We sat down witth Vanita Aroda, the Scientific Director for the MedStar Community Clinical Research Center, who considers the prevailing misconceptions that could be setting more up for diabetes, plus what’s trending in treatment therapies.

Who is the most at-risk for developing diabetes and why? 

Vanita Aroda: Great question. Diabetes is a heterogeneous disease with many risk factors and influences. Being overweight or obese, a family history of diabetes, belonging to certain race or ethnicities—e.g., Asian, Hispanic, African Americans—having prediabetes (blood sugar values that are higher than normal, but not high enough to meet the criteria for diabetes), metabolic syndrome, a history of gestational diabetes and lifestyle factors that contribute to obesity are just a few of the risk factors for Type 2 diabetes.

There is not a single cause for diabetes—both genetic and environmental influences are important, but in general, conditions that worsen insulin resistance (obesity, for example), or defects in insulin secretion (genetic factors, for example), all contribute to risk of diabetes.

“It is important to treat diabetes now, in order to minimize the years of exposure to high blood sugar that can then contribute to end-organ damage.”

What is the biggest misconception about diabetes and how do you work to overcome that? 

We see two very different types of misconceptions with diabetes.

One is when patients see diabetes as a stigma, or self-failure, when the reality is there are many influences to one’s risk of diabetes. It is important to educate patients that reasons for having diabetes are complex, and that diabetes is treatable. Education is extremely empowering and allows patients to take better control of their diabetes.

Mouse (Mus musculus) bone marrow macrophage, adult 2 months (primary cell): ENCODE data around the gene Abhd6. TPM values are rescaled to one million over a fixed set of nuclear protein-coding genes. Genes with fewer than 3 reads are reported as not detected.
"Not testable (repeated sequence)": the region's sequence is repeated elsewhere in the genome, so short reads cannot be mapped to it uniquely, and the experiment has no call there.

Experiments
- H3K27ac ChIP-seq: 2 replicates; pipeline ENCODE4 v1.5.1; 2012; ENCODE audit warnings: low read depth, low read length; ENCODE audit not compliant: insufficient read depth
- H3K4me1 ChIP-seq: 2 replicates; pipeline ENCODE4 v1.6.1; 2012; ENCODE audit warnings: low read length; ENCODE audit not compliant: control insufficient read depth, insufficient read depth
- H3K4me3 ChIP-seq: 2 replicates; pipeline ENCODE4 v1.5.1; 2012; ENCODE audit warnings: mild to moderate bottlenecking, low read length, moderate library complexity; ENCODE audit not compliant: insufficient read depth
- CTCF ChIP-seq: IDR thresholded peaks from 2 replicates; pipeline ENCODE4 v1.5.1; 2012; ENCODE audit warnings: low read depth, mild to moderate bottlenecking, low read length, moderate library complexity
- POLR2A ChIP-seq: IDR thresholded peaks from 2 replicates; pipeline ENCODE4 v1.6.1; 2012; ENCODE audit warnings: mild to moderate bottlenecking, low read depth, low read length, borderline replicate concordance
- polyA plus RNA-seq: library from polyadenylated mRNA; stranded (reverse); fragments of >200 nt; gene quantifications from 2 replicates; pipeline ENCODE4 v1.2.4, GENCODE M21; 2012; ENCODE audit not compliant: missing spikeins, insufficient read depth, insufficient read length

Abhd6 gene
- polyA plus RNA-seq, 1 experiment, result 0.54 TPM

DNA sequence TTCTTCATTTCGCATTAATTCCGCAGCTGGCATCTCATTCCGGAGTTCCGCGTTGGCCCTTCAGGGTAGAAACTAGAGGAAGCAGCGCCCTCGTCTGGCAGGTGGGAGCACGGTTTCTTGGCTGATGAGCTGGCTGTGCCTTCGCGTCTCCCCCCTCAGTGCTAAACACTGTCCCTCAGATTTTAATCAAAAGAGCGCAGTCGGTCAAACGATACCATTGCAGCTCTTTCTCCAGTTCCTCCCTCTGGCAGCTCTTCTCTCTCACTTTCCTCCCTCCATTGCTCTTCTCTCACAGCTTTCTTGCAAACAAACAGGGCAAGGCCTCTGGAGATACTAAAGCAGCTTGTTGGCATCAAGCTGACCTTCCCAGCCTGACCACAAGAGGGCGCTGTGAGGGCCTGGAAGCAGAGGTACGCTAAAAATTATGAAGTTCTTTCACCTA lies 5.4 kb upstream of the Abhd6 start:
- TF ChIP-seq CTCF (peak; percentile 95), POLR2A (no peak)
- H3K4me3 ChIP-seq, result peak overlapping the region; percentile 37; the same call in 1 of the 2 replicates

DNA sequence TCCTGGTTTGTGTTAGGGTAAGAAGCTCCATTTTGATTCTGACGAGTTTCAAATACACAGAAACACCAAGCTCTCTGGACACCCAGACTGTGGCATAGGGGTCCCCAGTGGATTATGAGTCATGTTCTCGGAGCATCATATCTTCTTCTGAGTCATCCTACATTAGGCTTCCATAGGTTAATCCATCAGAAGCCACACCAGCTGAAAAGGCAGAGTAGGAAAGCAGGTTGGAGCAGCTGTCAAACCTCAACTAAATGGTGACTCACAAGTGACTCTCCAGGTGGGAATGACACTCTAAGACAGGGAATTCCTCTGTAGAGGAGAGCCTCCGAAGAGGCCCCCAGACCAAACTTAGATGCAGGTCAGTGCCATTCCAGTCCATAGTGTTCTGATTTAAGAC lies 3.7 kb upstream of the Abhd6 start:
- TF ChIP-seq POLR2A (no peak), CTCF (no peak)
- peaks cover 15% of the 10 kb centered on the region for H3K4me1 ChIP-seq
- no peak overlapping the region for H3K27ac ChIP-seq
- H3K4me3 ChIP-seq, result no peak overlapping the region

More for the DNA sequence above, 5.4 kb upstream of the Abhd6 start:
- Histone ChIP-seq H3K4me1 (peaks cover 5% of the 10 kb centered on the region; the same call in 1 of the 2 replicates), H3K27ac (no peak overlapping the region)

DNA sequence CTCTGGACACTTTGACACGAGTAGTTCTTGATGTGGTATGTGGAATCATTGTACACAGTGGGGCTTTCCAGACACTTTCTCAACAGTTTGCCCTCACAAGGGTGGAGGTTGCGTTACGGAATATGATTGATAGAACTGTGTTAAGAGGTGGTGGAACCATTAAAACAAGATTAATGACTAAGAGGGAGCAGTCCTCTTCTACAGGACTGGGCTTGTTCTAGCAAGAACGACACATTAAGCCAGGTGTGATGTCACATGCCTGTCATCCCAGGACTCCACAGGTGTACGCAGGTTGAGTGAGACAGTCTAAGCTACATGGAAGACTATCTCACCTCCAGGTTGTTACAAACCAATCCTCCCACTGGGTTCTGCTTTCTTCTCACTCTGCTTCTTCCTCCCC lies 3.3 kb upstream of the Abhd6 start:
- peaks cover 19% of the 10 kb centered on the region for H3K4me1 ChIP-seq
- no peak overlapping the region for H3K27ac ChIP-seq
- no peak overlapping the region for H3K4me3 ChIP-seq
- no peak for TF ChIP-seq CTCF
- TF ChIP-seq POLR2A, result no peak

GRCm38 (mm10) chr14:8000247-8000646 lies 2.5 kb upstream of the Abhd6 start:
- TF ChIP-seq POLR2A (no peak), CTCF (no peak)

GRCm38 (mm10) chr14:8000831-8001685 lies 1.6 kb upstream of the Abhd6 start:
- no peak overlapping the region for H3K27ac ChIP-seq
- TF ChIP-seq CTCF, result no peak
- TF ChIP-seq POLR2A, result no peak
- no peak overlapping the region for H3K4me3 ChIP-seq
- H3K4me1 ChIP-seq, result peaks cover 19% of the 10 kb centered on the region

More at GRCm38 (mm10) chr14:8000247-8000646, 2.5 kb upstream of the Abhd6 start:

The second type of misconception we see is that sometimes patients think it is okay to hold off on treatment, since many people with diabetes may not feel immediate symptoms from their diabetes. Yet it is important to treat diabetes now, in order to minimize the years of exposure to high blood sugar that can then contribute to end-organ damage (e.g., kidney, nerves, eyes). Here again, education is the key to overcome these barriers. 

How do you think management tools and technology will provide better care for the patient? 

Tools and technology provide wonderful avenues for connecting all of us, and for making available a wealth of information, instantaneously. Technology has the power to provide an important interface between the patient’s disease state (blood glucose data), patient’s lifestyle choices (activity and nutrition tracking) and medication plan (communication with diabetes care team).

Advances in technology will allow us to make smarter, or more informed, treatment decisions in diabetes, will allow patients to be more connected with their extended diabetes care teams, and will facilitate patients’ own education about their condition and treatment plan.